Have you ever had that feeling in a meeting that it is going nowhere and not said anything? I ask this question a lot in sessions I run and I’ve never met anyone who has answered no.

Often the first signs we are not living our values, strategy or executing our plan at work is literally a physical sensation in our body. People describe butterflies in their stomach, restless or fidgety behaviour or even a slightly elevated heartbeat. We want you to take notice of this organic early warning system to give yourself conscious choice on what you do next.

  1. Courage to wrestle your ego

Let’s continue that meeting example. Your body has clearly indicated the meeting you’re in has low energy, poor attention from people in the room and is going nowhere. So, what do you do? At this point, depending on who is in the room, your ego may well be telling you that taking action will be severely career limiting. The ego is simply doing its job of trying to protect you by offering you an alternative; an alternative that will often seem hugely attractive. Now is the moment you get to wrestle that ego, ask yourself what is truly important and choose whether to act. We find that the stronger your early warning system is pinging; the more likely acting will make you feel better about your ultimate contribution in the workplace. Our recommendation for navigating this potential career limiting situation is to do a little fishing. So let’s go back to that lifeless meeting and consider the question below.

“Ladies and gents, I’m noticing that there is a low energy in the room and I notice we keep diving in to the details which is taking us longer than we anticipated and off our agenda timings. How does everyone else feel?”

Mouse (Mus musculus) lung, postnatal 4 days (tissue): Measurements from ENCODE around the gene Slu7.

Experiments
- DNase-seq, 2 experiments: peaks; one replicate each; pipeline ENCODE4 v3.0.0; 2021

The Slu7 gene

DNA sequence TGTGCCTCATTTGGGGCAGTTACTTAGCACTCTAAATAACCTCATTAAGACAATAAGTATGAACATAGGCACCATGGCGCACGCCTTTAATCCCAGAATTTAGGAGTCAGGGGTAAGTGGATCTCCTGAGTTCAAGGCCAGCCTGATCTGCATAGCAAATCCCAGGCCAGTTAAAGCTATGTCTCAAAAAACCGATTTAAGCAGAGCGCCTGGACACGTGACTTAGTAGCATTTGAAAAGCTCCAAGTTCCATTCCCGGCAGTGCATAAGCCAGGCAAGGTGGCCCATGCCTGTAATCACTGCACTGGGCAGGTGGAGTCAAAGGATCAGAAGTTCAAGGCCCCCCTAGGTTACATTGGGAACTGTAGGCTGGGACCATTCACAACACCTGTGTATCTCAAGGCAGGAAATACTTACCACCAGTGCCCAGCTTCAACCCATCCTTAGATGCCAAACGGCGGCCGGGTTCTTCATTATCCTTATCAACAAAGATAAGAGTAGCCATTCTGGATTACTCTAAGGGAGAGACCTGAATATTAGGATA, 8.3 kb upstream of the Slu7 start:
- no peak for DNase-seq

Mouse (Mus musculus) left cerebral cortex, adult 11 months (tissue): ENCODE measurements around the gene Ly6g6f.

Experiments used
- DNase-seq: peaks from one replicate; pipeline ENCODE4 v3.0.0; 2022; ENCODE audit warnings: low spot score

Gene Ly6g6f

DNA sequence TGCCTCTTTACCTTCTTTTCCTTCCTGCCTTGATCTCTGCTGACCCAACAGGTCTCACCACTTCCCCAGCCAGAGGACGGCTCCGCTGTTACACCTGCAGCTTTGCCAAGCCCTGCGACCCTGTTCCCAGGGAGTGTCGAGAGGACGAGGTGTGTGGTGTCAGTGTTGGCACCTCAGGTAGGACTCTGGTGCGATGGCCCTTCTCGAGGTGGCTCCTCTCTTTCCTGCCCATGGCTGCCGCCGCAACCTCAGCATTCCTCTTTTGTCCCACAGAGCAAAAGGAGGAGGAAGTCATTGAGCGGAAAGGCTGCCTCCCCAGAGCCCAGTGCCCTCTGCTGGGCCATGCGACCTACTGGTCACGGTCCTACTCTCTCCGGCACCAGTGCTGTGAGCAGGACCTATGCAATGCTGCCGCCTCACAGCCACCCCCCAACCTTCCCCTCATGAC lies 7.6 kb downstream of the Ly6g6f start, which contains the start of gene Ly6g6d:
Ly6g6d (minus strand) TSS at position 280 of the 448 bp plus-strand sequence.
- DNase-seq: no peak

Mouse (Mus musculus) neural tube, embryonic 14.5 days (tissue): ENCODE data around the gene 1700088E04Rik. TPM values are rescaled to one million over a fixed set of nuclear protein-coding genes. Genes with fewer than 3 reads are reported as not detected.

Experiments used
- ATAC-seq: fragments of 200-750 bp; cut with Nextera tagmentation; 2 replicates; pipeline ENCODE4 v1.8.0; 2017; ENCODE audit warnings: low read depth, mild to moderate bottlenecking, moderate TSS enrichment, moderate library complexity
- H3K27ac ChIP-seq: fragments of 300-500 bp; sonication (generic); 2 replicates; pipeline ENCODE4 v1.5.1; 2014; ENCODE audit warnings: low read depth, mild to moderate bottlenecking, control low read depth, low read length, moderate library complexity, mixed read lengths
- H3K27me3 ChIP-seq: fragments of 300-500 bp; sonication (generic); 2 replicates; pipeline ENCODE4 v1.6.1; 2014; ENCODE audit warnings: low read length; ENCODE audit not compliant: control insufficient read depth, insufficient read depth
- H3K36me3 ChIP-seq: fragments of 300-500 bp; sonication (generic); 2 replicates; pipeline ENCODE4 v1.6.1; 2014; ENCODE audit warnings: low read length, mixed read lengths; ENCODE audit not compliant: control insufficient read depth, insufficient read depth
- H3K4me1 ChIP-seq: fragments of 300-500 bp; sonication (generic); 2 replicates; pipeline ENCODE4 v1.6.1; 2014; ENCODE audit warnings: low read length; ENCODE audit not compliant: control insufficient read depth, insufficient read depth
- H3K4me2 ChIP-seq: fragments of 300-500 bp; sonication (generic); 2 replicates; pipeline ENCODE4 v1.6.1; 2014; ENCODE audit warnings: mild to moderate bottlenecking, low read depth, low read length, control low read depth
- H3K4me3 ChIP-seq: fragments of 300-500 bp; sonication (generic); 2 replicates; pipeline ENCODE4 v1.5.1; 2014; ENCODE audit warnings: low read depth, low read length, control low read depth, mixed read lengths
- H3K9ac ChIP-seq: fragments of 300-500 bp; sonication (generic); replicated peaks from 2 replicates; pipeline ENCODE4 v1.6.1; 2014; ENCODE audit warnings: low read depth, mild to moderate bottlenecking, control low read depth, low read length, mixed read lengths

You have clearly described what is going on. You have described the impact. You have asked for other people to comment and align with you. This is your truth and your truth cannot be disputed. However, we do want people to act on it.

If people are aligned you have the opportunity to create something different. The art of true leadership. If you are met with silence and eyes that suggest you should go back from whence you came, then you have the option to retreat and wait for more fertile, less career limited ground, or take another stand to encourage more alignment from the group.

  1. Embracing discomfort

Conversations like these are uncomfortable for most people. I would love to tell you that by knowing the skills and behaviours needed to have them, that they become easier. Whilst that is undoubtedly partially true, discomfort will nearly always be present and therefore challenging your belief system around discomfort is key. Having opened the doors to an uncomfortable conversation simply knowing there can be great stuff on the other side can be truly liberating, even more so if this is an organizational value. Our challenge to you is to embrace that discomfort and stay with it. If the conversation reaches the end and your early warning system is still telling there is more to be said, then you’re back to doing the ego wrestling in step 2. Staying in the discomfort until is fully aired and action is agreed is what delivers real change.

People, teams and organizations that regularly call out and address the poor behaviours that take root in our everyday business processes are the ones that truly create innovative, productive and successful cultures and that is what we passionately want for your workplace.

We want to hear from you!